Of the various images used to speak of God in the Bible, one may stand out as a highly illuminating notion. Of course, God is light, is that very idea. We see this in the Psalmist‘s remarks:” the Lord is my light and my salvation” (27:1). Jesus also used this imagery of Himself in John 8:12 with the lofty claim: “I am the Light of the world.” John the evangelist already made similar affirmations at the beginning of his gospel concerning Christ as he referred to the Word as One who enlightens all men.

What is it that this notion seeks to portray?

I think we find that light serves to illuminate and so God is the great light without which we cannot see. I believe it was Calvin that said, “God is like the Sun, you cannot look at Him directly, but without Him you cannot look at anything else.” This emphasis on God as light needs reaffirmation in a day when the professing church is wandering into the shadows, and unless she finds a mid-course correction will no doubt stumble into darker avenues. This is seen especially in the realm of apologetics. Why would any church member seek to witness to a non-believer, skeptic, or adherent of another religion while abandoning the very gospel truth one is seeking to defend? Yet this appears to be the trend these days as pre-evangelistic apologetics as a highly specialized field has swept the land and its purveyors are the philosophically astute rather than your average faithful saint. Yet, Paul said that he was set for the defence of the gospel (Phil 1:16-17). The notion that we can defend or give an answer [apologia] for the gospel without the gospel is absurd and self-refuting. Apologetics as Paul and Peter would consider it was merely an answer to any about why we have a hope in Christ (see 1 Peter 3:15). To speak of this hope without reference to Christ and the gospel as a secure basis and presupposition is to concede too much to the opponent and inevitably to lose grounds for asserting anything meaningful at all. The Bible is God’s light for our path (Psalm 119:105), and it is the word that makes the light of Christ shine brightly revealing His absolute Holiness. And it is in His glorious presence that we find ourselves severly wanting. The light reveals our own sin and hence our need for salvation. Paul prays for the Ephesians that their minds would be enlightened (1:18) and this would allow a deep knowledge of the hopeful inheritance that awaits all believers. But one must notice that this filling and enlightenment comes “in the knowledge of him [Jesus Christ]” (1:17).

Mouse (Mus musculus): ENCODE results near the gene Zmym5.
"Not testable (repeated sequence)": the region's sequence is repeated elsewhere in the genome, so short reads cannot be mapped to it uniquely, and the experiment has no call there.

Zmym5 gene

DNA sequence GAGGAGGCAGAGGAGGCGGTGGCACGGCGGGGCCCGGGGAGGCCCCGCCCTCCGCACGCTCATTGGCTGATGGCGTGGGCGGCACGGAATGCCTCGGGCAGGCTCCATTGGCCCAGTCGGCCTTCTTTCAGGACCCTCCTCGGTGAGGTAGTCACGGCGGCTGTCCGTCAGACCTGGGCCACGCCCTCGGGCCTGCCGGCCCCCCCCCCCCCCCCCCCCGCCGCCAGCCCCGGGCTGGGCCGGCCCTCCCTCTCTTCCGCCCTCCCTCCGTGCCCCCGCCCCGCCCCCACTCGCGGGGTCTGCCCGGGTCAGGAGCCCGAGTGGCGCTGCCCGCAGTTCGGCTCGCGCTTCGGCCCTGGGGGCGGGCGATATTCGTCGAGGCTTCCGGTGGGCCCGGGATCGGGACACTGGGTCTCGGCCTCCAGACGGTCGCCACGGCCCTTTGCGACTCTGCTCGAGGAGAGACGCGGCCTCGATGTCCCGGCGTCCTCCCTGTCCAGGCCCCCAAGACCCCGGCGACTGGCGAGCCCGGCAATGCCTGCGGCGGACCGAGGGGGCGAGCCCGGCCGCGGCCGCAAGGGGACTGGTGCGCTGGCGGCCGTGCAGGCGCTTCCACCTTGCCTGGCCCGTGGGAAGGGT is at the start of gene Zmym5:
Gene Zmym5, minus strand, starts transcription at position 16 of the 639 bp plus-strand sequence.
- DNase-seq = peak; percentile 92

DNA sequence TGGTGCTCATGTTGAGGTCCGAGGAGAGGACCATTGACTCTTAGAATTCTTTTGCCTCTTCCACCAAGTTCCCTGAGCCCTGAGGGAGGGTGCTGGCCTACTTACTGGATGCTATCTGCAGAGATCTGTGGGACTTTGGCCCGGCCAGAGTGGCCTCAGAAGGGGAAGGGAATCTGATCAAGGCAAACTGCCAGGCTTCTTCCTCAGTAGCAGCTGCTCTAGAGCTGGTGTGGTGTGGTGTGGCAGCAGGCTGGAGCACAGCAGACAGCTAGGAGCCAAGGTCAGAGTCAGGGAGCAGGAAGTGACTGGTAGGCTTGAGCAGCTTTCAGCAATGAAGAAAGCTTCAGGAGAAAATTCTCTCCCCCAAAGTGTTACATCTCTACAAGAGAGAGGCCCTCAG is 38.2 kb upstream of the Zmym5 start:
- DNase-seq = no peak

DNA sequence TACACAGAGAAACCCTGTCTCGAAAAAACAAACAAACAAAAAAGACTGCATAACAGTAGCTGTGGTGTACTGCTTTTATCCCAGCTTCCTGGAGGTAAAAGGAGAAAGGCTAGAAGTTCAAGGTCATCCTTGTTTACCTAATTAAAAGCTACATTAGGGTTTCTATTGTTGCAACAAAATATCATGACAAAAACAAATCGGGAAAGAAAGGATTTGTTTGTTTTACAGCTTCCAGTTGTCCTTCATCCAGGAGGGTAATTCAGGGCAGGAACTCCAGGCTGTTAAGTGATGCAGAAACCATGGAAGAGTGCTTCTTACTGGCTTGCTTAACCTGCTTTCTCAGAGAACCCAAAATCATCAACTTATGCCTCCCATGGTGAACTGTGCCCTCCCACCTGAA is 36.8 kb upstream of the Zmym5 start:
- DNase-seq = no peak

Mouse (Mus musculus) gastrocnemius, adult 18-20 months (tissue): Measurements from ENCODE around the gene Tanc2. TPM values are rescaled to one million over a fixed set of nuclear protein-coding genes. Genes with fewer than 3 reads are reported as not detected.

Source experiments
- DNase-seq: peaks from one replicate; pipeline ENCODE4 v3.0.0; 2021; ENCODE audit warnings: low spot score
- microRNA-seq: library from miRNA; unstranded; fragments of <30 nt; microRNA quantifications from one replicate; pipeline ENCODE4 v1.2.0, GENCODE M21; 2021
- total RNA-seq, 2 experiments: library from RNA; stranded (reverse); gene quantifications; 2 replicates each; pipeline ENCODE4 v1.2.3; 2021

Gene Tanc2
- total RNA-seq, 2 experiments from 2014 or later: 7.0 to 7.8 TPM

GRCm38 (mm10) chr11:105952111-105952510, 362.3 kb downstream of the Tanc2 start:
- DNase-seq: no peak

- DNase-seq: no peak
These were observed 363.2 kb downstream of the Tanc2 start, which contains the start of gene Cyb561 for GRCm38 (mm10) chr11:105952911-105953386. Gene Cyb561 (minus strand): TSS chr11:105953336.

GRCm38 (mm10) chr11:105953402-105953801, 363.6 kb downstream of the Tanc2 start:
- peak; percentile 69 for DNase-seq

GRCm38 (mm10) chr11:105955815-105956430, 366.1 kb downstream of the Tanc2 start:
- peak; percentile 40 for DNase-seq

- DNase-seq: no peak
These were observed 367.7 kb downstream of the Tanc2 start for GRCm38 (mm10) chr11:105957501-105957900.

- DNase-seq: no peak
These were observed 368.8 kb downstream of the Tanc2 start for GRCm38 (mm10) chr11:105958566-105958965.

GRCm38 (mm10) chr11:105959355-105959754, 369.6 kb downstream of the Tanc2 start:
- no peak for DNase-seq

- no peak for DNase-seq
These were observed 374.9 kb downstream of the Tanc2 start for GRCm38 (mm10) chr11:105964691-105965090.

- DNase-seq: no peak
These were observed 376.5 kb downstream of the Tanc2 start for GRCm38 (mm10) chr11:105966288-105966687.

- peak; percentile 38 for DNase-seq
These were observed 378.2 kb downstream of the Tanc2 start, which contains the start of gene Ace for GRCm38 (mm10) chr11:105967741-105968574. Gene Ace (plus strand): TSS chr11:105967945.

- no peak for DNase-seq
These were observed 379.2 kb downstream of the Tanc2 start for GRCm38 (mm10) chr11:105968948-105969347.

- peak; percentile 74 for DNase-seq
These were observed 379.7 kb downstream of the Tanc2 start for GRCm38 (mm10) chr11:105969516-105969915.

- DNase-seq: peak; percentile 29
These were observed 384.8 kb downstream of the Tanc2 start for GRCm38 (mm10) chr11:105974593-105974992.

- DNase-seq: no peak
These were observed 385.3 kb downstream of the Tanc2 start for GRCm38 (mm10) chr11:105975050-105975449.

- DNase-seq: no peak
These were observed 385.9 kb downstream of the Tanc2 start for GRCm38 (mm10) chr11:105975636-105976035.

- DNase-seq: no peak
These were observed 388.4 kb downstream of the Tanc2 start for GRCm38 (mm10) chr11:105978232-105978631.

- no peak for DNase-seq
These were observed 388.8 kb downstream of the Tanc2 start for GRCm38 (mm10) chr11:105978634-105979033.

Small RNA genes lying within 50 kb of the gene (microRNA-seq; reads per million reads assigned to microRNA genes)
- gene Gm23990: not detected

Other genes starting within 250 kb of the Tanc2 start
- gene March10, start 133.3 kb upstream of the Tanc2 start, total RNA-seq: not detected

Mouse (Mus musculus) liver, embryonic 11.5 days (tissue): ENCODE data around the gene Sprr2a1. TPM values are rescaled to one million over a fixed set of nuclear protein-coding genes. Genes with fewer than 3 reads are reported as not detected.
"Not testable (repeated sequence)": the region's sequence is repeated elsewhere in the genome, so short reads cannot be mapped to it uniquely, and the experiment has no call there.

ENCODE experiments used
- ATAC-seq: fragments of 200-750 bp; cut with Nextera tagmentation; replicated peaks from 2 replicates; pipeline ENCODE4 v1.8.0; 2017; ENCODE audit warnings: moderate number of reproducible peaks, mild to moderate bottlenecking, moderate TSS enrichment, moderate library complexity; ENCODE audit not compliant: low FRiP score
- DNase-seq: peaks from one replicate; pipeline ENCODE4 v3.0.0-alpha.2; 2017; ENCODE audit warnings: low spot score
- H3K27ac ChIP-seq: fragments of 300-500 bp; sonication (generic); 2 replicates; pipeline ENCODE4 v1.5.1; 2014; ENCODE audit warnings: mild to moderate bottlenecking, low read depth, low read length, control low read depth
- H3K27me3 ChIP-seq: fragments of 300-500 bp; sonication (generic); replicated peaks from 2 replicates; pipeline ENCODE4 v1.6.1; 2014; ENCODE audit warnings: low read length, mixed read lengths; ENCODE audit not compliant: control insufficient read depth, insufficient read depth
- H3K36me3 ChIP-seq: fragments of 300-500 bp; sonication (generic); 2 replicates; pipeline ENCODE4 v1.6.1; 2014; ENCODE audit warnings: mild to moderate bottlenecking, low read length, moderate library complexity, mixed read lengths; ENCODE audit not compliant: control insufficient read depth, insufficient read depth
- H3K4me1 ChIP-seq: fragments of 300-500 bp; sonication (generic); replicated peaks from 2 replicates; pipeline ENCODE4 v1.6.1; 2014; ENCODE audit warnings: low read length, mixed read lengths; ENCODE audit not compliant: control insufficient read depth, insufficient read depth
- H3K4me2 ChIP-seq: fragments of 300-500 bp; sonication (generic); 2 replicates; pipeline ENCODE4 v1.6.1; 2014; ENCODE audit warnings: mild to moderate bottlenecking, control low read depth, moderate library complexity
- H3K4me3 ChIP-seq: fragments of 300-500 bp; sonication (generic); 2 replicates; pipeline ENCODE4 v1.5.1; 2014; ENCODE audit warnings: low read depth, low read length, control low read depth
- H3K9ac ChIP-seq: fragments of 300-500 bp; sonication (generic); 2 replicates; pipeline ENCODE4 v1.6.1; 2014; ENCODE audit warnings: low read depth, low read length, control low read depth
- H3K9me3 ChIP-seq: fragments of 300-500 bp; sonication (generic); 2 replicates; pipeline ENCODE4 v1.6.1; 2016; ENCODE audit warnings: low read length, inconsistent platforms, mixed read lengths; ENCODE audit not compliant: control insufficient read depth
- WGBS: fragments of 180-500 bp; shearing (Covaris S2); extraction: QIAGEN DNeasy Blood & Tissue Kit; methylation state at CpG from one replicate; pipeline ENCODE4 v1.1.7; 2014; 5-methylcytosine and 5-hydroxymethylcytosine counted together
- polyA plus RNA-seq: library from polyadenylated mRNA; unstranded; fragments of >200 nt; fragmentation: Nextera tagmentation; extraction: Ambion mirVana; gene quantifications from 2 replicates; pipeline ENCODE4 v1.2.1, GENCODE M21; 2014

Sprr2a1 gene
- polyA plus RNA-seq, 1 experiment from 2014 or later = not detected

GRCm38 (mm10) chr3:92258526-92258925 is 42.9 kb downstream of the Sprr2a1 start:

May God, Who dwells in inapproachable light, deem us worthy of seeing a glimpse of His glorious light in the only place where it shines: the evarlasting gospel of grace.



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About drtz

I am a speaker of God's words.
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